Caught between Boko Haram and the Nigerian security forces - a bitter cycle of violence
Government security officials search a vehicle along the Gombe-Maiduguri expressway in Borno, Nigeria © REUTERS/Afolabi Sotunde

For most Nigerians and keen observers of African affairs Boko Haram has become a household name. And not for good reasons. Through bombings, suicide attacks and shootings, the group has attacked churches, schools, government barracks - to name just a few - killing thousands in their wake.

Mainly operating in the north of Nigeria, barely a month goes by without news of a Boko Haram attack. The most recent taking place just this Sunday when at least seven people were killed in a suicide bomb attack of a church. The bomb went off during Mass.

Wherever Boko Haram roams, an atmosphere of fear reigns. Yet, perhaps even more tragically, as Amnesty points out in its new report published today, Nigeria’s security forces - who have a responsibility to protect civilians - are also committed atrocities against Nigeria’s people.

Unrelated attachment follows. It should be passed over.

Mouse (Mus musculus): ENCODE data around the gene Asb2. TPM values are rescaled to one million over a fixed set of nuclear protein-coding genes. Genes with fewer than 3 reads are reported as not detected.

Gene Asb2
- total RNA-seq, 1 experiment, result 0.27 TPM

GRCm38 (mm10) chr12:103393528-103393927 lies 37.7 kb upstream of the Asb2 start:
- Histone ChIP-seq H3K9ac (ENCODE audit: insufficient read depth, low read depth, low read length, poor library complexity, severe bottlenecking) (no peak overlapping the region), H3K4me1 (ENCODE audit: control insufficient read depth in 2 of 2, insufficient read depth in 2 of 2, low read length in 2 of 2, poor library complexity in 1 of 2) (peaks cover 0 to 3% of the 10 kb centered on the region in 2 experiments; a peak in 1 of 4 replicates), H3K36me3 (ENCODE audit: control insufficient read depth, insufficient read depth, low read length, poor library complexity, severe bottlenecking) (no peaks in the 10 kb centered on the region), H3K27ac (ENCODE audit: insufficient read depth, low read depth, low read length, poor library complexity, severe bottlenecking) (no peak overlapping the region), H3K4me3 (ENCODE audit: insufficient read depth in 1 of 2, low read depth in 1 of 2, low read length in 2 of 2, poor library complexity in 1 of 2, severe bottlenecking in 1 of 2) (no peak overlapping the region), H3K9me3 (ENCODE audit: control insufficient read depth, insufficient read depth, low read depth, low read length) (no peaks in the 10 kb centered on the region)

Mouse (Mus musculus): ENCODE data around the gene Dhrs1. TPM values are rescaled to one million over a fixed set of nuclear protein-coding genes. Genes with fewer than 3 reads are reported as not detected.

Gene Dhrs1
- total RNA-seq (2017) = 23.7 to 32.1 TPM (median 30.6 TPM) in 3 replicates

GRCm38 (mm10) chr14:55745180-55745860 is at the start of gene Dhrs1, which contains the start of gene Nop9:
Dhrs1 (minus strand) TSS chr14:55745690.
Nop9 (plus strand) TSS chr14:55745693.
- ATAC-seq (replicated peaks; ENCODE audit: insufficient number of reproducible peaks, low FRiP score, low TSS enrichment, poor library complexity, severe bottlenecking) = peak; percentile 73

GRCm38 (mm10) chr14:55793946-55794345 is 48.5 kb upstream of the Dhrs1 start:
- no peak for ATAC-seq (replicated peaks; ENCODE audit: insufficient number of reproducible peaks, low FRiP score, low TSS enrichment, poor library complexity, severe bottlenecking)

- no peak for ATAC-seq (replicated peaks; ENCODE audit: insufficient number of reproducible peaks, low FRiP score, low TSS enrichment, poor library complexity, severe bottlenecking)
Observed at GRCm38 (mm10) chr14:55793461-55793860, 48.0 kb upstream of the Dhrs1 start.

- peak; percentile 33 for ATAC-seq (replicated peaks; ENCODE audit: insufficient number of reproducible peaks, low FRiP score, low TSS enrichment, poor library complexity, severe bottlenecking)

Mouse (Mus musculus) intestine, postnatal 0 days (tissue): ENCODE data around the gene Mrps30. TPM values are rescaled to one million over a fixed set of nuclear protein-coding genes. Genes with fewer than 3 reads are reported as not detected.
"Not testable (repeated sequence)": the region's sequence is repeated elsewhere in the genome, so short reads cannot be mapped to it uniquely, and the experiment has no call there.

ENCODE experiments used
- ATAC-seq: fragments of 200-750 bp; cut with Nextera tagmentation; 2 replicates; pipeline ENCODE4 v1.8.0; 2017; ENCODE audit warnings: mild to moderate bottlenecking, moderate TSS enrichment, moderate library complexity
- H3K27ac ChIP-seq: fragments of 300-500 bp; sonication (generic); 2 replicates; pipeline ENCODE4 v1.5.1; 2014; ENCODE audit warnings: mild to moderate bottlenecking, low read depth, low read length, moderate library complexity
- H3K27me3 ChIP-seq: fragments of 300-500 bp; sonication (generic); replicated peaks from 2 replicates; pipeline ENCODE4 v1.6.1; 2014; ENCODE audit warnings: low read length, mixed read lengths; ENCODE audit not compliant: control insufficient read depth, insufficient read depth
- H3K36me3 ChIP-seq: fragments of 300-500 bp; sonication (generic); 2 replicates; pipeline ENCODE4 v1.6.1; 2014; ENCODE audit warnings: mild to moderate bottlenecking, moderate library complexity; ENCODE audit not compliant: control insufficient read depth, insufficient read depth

In Will Ross’ piece on the Today programme this morning (skip to 2 hours 50 minutes into the recording) one man recounts how shortly after Boko Haram carried out an attack, the Nigerian security forces rolled in and began shooting civilians. He describes how his young son was shot by soldiers, and later died in hospital: "Why did these soldiers come? They just opened fire. They shoot him. They rush him to hospital but the nurses say he has died. My son died."

Unfortunately, there are many more grieving fathers, sisters, sons. Our researchers spoke to a 32-year old man whose brother was killed by Nigeria's security forces in June. He told them: “We are in the middle of two things. If you take a look at your right or you take a look at your left both of them they are deadly. It’s a lose-lose situation.”

Our research has discovered cases of enforced disappearance, torture, extrajudicial executions, the torching of homes and detention without trial.

Amnesty’s Secretary General Salil Shetty is currently in Nigeria where he and other colleagues are meeting senior government officials to discuss these findings. Speaking to the BBC, Salil Shetty said: "The cycle of attack [has] devastating consequences for the human rights of those trapped in the middle."

It’s a human rights tragedy that thousands of men, women and children live in such a vulnerable situation, where they are quite literally caught in the crossfire, caught in the middle of these attacks.

The Nigerian government has to pay attention to these findings and start taking real action to put a stop to any further abuses committed by its own security forces, and to do much more to protect its people from any further terror attacks.

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